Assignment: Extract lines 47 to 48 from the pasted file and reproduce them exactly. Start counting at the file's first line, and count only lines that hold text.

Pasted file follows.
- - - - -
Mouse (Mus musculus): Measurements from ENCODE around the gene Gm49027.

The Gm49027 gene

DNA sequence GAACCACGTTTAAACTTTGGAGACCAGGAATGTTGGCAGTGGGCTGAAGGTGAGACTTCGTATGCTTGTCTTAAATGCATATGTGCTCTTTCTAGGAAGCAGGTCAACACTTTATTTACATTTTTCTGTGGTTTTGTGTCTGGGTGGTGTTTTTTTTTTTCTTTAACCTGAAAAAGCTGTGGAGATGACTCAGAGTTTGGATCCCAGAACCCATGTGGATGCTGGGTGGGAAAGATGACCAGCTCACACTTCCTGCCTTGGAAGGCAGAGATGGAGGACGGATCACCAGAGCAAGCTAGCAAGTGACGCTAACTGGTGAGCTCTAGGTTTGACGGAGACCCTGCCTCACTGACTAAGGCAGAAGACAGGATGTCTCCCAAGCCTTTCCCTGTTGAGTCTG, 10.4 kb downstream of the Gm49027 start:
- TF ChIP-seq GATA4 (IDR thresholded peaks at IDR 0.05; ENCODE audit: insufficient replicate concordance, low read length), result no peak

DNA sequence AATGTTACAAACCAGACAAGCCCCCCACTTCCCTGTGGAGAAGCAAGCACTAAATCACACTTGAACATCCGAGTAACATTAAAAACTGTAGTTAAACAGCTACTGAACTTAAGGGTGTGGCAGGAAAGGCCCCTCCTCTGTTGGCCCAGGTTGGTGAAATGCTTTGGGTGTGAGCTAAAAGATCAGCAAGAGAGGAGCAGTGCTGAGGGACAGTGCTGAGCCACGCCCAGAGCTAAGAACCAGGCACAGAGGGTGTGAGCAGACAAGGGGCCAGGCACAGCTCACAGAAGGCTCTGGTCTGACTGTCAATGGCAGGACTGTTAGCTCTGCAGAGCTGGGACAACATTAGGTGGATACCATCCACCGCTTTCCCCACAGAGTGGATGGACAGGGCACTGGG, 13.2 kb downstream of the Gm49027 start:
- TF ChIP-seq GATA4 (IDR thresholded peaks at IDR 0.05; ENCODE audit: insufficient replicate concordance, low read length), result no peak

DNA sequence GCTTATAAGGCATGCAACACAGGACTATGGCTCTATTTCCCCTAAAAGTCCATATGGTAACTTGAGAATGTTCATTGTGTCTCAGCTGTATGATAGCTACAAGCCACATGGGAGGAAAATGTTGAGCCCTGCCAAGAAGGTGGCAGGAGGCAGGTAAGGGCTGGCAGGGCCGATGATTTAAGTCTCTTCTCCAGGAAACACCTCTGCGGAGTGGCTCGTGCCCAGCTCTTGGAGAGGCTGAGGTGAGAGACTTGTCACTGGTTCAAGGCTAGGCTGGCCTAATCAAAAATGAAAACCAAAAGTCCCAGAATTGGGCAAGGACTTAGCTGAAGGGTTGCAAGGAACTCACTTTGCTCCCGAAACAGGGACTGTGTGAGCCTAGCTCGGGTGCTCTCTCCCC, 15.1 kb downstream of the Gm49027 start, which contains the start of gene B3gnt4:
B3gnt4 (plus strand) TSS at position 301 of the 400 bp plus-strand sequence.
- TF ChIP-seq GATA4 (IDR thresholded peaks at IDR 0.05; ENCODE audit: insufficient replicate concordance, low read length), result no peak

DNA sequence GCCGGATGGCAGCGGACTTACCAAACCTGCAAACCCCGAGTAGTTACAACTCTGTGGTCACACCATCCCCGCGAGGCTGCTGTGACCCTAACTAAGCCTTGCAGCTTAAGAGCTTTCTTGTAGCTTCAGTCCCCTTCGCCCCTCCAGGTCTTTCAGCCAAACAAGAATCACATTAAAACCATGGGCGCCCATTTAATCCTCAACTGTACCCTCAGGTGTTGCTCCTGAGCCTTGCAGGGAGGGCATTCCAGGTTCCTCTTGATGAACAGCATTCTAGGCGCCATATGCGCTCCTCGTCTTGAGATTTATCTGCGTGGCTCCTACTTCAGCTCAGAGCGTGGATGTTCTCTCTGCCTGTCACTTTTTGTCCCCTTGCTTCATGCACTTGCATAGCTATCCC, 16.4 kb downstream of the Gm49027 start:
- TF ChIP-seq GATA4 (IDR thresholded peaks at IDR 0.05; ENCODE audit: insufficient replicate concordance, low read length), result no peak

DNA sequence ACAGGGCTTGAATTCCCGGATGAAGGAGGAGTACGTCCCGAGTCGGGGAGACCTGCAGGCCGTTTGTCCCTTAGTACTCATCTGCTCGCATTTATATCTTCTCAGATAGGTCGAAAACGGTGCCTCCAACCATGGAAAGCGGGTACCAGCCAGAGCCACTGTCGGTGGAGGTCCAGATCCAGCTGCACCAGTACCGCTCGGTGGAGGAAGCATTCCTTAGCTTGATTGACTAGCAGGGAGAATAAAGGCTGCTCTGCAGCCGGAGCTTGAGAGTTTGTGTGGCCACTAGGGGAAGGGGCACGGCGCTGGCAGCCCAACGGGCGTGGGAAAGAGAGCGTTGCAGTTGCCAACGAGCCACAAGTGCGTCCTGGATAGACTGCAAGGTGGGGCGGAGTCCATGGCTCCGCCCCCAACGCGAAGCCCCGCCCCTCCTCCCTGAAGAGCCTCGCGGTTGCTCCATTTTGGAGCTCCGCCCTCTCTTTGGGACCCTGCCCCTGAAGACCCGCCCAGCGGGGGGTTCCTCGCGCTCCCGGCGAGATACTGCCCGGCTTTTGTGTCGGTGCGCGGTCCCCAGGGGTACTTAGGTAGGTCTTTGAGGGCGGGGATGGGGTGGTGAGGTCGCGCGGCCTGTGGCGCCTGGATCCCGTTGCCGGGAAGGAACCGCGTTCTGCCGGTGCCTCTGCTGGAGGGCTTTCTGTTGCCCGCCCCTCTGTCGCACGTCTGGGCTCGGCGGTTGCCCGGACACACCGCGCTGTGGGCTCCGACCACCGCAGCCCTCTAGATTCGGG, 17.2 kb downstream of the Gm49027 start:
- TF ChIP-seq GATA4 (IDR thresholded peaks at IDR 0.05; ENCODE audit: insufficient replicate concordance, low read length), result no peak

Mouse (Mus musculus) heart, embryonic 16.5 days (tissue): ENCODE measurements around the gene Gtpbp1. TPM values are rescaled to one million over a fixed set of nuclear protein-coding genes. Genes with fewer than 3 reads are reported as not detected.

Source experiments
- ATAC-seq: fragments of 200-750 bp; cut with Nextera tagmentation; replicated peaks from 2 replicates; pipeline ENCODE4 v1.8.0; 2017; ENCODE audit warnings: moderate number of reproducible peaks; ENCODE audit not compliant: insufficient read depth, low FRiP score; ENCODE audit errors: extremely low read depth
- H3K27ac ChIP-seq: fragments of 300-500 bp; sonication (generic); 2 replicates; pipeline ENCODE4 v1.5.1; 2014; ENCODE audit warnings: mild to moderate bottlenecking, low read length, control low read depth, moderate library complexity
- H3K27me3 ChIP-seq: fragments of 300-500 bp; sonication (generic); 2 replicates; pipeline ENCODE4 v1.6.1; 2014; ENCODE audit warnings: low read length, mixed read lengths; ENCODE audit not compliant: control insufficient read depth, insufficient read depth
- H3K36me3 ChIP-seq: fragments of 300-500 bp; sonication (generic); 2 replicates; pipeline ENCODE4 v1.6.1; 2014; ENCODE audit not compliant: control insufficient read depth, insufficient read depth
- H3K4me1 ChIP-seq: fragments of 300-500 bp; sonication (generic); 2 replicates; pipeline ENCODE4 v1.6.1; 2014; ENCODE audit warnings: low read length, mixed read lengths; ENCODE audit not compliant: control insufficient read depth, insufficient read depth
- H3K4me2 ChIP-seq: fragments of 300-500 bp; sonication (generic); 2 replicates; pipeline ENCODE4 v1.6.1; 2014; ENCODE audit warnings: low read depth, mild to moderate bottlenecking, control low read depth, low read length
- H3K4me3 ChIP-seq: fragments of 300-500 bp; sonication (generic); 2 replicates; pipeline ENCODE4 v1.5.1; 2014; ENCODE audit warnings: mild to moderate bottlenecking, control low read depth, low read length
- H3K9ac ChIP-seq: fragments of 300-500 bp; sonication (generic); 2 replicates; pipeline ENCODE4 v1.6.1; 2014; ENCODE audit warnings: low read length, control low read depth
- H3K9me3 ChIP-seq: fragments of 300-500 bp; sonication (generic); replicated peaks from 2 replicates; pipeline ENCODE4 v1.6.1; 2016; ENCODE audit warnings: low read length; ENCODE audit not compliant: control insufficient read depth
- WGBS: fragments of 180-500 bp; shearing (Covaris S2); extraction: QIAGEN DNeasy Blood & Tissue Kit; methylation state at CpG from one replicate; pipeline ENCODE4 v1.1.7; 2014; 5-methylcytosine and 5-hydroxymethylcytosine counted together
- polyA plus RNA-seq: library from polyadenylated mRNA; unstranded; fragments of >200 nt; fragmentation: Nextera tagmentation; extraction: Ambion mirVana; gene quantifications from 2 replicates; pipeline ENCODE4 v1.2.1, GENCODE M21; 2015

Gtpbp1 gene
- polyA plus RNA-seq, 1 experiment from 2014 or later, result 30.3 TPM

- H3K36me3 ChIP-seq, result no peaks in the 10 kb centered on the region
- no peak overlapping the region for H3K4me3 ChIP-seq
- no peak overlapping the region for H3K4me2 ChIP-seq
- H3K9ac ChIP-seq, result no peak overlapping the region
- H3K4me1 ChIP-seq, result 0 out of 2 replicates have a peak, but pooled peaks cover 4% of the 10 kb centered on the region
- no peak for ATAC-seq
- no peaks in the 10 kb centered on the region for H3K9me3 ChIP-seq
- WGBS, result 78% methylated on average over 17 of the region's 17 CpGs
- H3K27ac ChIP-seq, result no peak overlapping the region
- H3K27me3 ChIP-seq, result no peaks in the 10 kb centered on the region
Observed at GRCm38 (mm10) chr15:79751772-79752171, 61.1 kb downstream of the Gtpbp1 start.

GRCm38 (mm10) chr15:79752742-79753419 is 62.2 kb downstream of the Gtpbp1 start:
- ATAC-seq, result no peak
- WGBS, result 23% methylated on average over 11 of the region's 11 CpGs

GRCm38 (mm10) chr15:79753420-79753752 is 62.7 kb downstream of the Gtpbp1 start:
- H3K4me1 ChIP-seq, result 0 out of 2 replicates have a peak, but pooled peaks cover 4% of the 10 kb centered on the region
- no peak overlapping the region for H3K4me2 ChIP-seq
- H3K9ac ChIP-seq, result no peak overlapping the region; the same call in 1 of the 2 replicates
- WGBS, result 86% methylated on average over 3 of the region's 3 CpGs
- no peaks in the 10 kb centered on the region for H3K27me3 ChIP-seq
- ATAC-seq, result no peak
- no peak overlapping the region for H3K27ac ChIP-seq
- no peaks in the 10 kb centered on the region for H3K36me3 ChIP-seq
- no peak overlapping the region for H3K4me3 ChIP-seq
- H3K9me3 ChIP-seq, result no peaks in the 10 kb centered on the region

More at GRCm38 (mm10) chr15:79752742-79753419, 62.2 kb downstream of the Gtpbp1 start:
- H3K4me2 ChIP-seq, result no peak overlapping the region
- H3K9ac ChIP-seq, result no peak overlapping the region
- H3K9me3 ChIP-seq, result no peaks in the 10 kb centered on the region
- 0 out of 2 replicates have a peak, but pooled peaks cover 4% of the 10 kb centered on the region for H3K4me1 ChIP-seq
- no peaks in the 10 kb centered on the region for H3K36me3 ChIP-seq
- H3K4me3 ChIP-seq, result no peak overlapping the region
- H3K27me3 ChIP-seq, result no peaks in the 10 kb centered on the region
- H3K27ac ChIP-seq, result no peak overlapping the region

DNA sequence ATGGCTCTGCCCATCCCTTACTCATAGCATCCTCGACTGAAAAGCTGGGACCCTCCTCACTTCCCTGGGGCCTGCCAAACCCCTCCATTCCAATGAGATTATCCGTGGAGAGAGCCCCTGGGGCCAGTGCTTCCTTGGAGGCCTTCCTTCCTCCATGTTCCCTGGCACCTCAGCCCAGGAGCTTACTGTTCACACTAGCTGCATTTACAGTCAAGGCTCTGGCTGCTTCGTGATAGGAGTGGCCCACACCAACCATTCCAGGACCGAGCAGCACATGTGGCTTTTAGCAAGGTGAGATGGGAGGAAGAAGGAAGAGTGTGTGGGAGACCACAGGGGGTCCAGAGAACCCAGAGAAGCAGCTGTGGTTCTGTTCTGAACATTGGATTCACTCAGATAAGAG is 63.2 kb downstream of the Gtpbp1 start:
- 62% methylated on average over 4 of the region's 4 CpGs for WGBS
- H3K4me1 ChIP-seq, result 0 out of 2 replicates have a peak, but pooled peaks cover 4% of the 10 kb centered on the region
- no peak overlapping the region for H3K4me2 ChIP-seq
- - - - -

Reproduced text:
- WGBS, result 86% methylated on average over 3 of the region's 3 CpGs
- no peaks in the 10 kb centered on the region for H3K27me3 ChIP-seq